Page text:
Outside Assistance

No Outside Assistance is the most significant concept that makes Odyssey of the Mind different from all other programs for children. Odyssey requires that, “team members must design and create ALL aspects of their problem solution.” This rule is essential for students to fully benefit from Odyssey. Essentially, in a nutshell:

  • If the team wants to use an item that is too dangerous, they must find another way to do it.
  • If a team needs a costume, adults can teach them how to sew but the team alone must sew the costume used in the performance.
  • If they are running short on time, “allow the project to go unfinished” or  the team can find another way to accomplish the task.
  • If the information the team seeks can be found in a book, that is ok. If it is information specific to the problem solution, that is outside assistance.

When the students do all of the work, it levels the playing field, makes the competition fair.  Kids compete against kids. How proud can the team be when they win, if adults did their work? It is often said that judges can tell Outside Assistance because adults aren’t creative as kids can be.  But, whether or not, judges can tell Outside Assistance, it is by the team doing the work themselves, that they grow in confidence and enhance their problem solving skills.

Children learn by doing. They are active learners who manipulate materials and play with them in order to understand. The process of ‘doing’ is often the most important part, not the product. The struggle to figure out a solution is critical to learning in Odyssey. If adults help bypass the struggle by providing the answer, much valuable learning is lost.

Benefits come from failure. Did you know that Thomas Edison developed over 1800 light bulbs before he found his ultimate solution?   He knew where he wanted to go and he struggled to find a way to do it. Every failure adds to the final solution. Think about what the students learn when they persevere and find a way to make that device work. Odyssey is a process.  It can take years for teams to develop the teamwork, the team personality and problem solving skills necessary to make it to the top of the Odyssey pile. The journey is  often fun, long, hard, but worth it.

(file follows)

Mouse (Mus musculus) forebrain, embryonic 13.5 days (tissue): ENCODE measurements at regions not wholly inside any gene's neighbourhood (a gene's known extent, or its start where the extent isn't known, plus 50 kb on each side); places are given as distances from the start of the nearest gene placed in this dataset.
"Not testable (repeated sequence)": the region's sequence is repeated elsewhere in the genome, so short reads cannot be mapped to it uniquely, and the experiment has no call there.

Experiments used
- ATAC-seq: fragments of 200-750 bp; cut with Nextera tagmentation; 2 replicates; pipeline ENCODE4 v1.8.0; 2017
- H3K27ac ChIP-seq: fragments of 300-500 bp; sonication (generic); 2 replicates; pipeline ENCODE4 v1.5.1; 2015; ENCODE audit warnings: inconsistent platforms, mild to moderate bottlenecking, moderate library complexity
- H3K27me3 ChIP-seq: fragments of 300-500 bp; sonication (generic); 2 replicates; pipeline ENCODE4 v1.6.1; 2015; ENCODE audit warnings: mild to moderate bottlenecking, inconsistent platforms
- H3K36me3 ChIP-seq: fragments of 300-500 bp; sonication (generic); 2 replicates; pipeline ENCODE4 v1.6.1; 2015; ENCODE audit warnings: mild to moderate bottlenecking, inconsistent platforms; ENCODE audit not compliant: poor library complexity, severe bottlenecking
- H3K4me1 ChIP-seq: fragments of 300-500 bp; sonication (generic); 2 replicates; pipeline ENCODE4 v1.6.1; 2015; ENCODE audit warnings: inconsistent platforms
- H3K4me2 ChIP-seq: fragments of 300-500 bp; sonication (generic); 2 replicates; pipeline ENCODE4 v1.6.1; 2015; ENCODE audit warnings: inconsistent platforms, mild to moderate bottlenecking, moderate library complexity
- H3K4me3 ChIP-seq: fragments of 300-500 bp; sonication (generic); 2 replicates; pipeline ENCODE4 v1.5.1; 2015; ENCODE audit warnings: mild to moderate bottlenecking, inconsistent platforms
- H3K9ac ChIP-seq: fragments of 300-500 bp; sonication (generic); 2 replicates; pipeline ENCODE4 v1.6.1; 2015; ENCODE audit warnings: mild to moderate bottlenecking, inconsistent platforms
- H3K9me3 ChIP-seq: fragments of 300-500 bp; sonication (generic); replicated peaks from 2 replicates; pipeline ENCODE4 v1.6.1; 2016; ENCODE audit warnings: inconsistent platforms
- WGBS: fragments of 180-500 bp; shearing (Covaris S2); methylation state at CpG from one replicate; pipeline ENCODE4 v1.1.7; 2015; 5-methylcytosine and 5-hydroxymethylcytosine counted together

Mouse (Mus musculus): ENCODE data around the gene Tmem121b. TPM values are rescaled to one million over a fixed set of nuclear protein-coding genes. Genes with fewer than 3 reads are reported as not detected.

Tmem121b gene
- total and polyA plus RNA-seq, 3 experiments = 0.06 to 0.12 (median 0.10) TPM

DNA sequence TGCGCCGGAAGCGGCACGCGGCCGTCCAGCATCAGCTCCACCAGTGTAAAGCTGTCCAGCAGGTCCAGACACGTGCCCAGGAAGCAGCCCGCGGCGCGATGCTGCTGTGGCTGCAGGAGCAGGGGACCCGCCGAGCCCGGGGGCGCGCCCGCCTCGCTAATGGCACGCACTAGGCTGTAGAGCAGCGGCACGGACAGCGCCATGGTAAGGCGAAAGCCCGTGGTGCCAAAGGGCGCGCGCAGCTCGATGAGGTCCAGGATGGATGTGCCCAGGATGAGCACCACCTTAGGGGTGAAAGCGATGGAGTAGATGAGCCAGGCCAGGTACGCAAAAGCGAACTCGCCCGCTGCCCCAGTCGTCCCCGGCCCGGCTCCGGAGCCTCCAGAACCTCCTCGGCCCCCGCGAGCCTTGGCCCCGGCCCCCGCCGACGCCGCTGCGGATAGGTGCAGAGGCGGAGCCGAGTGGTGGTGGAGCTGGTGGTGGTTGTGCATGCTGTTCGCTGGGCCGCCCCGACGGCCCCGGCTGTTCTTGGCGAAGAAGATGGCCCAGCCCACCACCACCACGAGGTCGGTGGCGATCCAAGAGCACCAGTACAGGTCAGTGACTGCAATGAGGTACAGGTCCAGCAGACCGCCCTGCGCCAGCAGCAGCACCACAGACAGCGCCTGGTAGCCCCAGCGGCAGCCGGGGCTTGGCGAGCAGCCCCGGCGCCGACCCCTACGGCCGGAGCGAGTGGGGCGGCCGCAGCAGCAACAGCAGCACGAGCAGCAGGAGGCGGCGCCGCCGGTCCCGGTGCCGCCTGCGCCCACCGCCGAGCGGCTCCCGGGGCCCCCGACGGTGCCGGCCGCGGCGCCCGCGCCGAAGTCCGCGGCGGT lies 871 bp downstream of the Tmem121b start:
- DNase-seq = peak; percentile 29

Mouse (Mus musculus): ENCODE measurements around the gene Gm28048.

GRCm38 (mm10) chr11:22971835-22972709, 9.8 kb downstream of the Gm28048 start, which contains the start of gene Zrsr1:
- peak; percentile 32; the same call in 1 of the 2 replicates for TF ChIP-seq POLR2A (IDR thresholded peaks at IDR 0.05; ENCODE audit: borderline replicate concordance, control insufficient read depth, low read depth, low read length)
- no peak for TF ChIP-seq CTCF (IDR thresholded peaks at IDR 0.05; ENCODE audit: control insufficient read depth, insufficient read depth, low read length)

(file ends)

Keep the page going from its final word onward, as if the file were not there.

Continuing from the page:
Adults, please resist the temptation to leap to the rescue! Not only is it not fair if you neaten up the solution, build the device, or fix the scenery that keeps falling down, but you deprive the students from finding their own solutions and testing them out.  Put aside your worry that the team’s solution may be embarrassing or reflect poorly on you.  Let them do it. They can handle it. Let them find out that working hard does make a difference. Let them discover the creativity inside each and every one of them. There is always next year. Some teams may come in last in the scoring but actually come in first in learning what to do differently next time, in overcoming adversities, or in making progress as a team.

Your job as a coach, parent or grandparent, is to encourage them to try again. Help them explore the possibilities, even if they go in the opposite direction than what you think would be best. We want to ‘stimulate’ their thinking not ‘influence’ it. Odyssey is not the end point,  but hopefully a strategy to develop creative problem solving skills that will last a lifetime. No Outside Assistance is not only a rule but an inspired idea!

What parents can do:

  • Transport the team to buy things
  • Transport the props
  • Teach the team members a skill if the teams asks, such as: sewing, woodworking, calligraphy, art, electronics, engineering, principals of simple machines, welding, and so on
  • Help provide snacks
  • Bring spontaneous problem supplies
  • Help get props into the building for the tournament, even to the staging area
  • Open attics, closets, basements for “garage sale value” materials
  • Assist the coach with snacks and supervision tasks
  • Volunteer to be a judge at the tournament!

What parents cannot do:

  • Suggest what to buy
  • Repair props if broken in shipping
  • Suggest to the team which skills to use to solve a problem
  • Suggest to the team which skills would result in a better looking or better functioning solution
  • Give the teams any ideas for their problem solution
  • Sew anything, paint anything, do anything to contribute to the team’s problem solution
  • Analyze why something failed
  • Expect perfection from a solution not done by adults (or from a solution done by adults, for that matter!)
  • Suggest what materials to get from the attic, closet or basement
  • Fix anything that breaks
  • Criticize any part of a team’s solution
  • Put emphasis on scores instead of fun